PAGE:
Lazarus Chakwera has been sworn in as Malawi’s new president after winning the southern African country’s re-run election. He became Malawi’s sixth president following a historic poll held last week, the first time a court-overturned vote in Africa has resulted in the defeat of an incumbent leader.
Following a hard-fought campaign, Mr Chakwera urged national reconciliation in his inaugural speech in the capital, Lilongwe, and spoke directly to supporters of defeated incumbent president Peter Mutharika.“Perhaps the prospect of my presidency fills you with fear and grief. I want you to remember one thing – that this new Malawi is a home to you, too,” he said. “So long as I am its president it will be a home in which you, too, will prosper.”
Mr Chakwera won with 58.57% of votes cast, according to official results announced by the Malawi Electoral Commission on Saturday night.
There were night-long celebrations in the cities and towns across the country.
Mr Chakwera said it was an honour to stand before the inauguration crowd as their president.“It’s an honour that fills me with unspeakable joy and immense gratitude. It’s an honour forged in the furnace of your desire and your demand for change,” he said. Mr Chakwera’s election came after months of determined street protests against the results of the election more than a year ago, in May 2019, in which Mr Mutharika had been declared the winner.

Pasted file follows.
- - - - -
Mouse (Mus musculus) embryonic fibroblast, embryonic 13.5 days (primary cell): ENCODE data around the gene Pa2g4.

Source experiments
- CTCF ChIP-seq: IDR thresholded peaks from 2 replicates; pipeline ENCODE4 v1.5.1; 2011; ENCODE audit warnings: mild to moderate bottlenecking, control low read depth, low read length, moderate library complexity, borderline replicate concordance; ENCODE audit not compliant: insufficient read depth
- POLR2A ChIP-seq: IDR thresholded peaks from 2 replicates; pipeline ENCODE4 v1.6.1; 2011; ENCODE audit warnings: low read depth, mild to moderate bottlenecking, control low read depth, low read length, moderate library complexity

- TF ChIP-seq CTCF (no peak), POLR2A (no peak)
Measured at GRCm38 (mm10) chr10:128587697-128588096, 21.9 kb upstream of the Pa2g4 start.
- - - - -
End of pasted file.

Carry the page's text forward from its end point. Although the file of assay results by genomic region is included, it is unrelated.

The Constitutional Court struck down the result, citing widespread irregularities including the use of correction fluid on ballots. It was only the second time in Africa that a court has overturned a presidential election, following a ruling on Kenya’s vote in 2017.
The Malawi Human Rights Commission, one of the observers, endorsed the re-run election as peaceful and transparent. Speaking to the media in Blantyre, Malawi’s largest city, on Saturday, Mr Mutharika criticised the re-run poll as “the worst in Malawi’s history” but urged the country to “move on peacefully”. His Democratic Progressive Party issued a statement calling on the electoral commission to annul the results of the second vote and declare a third election, but Mr Mutharika did not call for that when he spoke to the press.